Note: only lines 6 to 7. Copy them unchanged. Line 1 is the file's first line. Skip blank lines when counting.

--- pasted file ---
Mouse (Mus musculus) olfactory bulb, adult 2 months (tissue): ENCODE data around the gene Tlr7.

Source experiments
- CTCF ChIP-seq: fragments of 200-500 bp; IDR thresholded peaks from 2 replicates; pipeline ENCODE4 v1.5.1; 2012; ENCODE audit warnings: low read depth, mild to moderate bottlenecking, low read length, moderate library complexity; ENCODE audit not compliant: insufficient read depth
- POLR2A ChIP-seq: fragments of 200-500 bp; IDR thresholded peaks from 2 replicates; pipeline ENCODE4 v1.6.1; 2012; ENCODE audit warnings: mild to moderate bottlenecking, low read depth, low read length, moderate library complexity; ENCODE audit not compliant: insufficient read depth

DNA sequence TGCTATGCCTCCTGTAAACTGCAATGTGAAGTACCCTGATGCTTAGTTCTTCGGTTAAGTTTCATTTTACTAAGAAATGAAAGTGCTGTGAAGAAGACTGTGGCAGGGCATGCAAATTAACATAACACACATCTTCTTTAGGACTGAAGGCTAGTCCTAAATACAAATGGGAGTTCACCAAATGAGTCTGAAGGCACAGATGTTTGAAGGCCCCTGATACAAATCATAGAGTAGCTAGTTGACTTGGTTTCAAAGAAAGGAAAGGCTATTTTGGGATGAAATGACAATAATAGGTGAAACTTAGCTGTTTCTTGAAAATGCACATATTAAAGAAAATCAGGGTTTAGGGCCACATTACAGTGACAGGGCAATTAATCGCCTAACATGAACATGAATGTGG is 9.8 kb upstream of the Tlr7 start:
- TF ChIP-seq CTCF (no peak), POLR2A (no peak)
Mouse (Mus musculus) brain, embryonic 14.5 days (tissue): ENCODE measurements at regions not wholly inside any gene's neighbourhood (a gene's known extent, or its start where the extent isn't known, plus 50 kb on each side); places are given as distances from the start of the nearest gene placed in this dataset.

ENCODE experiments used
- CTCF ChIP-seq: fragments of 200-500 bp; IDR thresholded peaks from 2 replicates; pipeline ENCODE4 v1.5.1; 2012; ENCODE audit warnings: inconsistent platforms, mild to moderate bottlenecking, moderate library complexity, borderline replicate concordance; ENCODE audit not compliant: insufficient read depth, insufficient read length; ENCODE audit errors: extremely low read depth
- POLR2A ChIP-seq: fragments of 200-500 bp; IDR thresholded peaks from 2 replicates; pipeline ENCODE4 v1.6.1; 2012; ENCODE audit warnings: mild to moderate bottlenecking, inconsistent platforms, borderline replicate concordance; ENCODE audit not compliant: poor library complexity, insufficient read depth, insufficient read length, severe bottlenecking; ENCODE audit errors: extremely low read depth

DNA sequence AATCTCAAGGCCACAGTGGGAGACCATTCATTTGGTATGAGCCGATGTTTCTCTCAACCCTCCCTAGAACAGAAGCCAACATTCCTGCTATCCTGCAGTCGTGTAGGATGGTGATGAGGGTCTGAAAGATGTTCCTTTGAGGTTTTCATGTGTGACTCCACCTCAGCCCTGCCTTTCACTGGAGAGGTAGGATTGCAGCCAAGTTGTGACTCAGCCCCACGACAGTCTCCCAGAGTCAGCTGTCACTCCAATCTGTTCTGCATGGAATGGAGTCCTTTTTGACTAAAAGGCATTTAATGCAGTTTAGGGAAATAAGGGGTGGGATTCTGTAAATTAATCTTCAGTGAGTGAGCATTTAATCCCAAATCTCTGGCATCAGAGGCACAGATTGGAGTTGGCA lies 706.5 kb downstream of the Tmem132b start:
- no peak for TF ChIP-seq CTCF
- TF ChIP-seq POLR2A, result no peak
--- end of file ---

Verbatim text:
- TF ChIP-seq CTCF (no peak), POLR2A (no peak)
Mouse (Mus musculus) brain, embryonic 14.5 days (tissue): ENCODE measurements at regions not wholly inside any gene's neighbourhood (a gene's known extent, or its start where the extent isn't known, plus 50 kb on each side); places are given as distances from the start of the nearest gene placed in this dataset.